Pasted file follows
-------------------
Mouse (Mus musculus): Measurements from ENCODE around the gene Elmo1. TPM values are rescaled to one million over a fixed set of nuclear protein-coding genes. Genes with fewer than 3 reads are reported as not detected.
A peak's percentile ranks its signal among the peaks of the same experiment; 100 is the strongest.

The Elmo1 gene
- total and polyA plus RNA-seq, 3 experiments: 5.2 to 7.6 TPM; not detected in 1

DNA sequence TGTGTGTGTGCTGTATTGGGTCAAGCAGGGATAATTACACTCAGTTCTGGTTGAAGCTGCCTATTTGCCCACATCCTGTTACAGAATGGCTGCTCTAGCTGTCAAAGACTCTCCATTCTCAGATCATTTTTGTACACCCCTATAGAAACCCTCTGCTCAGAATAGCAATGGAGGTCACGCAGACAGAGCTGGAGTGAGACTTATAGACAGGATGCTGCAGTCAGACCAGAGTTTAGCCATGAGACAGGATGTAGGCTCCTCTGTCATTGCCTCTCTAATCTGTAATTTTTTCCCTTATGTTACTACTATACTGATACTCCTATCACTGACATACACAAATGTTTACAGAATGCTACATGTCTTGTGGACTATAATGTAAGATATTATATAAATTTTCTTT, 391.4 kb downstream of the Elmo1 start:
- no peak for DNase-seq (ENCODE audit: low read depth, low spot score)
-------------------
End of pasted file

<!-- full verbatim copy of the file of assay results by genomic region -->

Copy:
Mouse (Mus musculus): Measurements from ENCODE around the gene Elmo1. TPM values are rescaled to one million over a fixed set of nuclear protein-coding genes. Genes with fewer than 3 reads are reported as not detected.
A peak's percentile ranks its signal among the peaks of the same experiment; 100 is the strongest.

The Elmo1 gene
- total and polyA plus RNA-seq, 3 experiments: 5.2 to 7.6 TPM; not detected in 1

DNA sequence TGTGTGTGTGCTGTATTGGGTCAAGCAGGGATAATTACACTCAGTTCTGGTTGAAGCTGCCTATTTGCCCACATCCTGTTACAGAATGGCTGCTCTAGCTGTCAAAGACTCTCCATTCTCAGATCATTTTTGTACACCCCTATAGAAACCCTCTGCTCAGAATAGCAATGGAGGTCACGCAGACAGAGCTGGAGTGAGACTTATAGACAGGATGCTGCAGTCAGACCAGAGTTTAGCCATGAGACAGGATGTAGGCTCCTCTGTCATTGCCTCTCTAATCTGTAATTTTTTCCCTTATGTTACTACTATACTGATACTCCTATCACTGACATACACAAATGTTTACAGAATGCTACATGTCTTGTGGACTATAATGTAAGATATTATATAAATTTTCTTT, 391.4 kb downstream of the Elmo1 start:
- no peak for DNase-seq (ENCODE audit: low read depth, low spot score)